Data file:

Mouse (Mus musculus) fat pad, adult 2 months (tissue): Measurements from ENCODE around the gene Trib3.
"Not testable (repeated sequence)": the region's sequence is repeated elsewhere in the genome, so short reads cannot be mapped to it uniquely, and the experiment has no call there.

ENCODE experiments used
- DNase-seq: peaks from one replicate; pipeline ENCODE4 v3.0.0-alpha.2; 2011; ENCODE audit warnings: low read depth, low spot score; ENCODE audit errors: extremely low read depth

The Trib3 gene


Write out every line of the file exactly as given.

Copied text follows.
Mouse (Mus musculus) fat pad, adult 2 months (tissue): Measurements from ENCODE around the gene Trib3.
"Not testable (repeated sequence)": the region's sequence is repeated elsewhere in the genome, so short reads cannot be mapped to it uniquely, and the experiment has no call there.

ENCODE experiments used
- DNase-seq: peaks from one replicate; pipeline ENCODE4 v3.0.0-alpha.2; 2011; ENCODE audit warnings: low read depth, low spot score; ENCODE audit errors: extremely low read depth

The Trib3 gene